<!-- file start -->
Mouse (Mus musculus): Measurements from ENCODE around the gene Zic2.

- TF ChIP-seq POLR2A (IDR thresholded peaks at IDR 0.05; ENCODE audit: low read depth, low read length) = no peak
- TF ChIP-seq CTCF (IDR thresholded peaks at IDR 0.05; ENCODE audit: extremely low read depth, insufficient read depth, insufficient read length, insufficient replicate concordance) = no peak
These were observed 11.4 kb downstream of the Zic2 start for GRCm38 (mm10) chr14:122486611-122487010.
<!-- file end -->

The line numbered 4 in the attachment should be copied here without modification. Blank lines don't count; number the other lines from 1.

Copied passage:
These were observed 11.4 kb downstream of the Zic2 start for GRCm38 (mm10) chr14:122486611-122487010.